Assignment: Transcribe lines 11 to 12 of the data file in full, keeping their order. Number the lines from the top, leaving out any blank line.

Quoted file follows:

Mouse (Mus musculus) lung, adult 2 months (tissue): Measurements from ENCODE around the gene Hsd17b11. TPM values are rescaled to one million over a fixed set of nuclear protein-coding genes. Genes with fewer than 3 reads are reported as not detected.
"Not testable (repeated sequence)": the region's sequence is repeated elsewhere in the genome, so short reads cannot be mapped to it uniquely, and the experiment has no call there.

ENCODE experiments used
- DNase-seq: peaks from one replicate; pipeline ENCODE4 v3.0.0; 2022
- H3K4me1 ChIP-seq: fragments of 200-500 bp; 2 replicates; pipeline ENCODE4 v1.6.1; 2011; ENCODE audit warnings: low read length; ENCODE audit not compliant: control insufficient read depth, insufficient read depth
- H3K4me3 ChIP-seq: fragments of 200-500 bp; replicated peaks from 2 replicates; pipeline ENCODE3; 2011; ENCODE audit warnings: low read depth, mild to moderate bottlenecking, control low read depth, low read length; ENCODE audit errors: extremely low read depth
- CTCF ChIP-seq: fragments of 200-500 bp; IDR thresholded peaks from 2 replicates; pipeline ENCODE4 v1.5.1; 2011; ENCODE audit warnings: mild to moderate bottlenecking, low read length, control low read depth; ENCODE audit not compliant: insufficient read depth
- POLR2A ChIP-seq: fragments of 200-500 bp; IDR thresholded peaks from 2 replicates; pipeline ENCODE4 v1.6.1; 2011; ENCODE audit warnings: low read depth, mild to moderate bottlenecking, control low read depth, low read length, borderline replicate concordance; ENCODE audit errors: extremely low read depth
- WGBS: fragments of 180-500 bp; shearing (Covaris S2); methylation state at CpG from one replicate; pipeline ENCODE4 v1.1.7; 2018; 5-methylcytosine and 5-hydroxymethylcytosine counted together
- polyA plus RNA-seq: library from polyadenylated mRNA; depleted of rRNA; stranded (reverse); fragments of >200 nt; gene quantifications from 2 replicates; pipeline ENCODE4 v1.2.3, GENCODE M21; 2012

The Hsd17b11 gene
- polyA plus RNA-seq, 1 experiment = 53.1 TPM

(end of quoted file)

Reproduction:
The Hsd17b11 gene
- polyA plus RNA-seq, 1 experiment = 53.1 TPM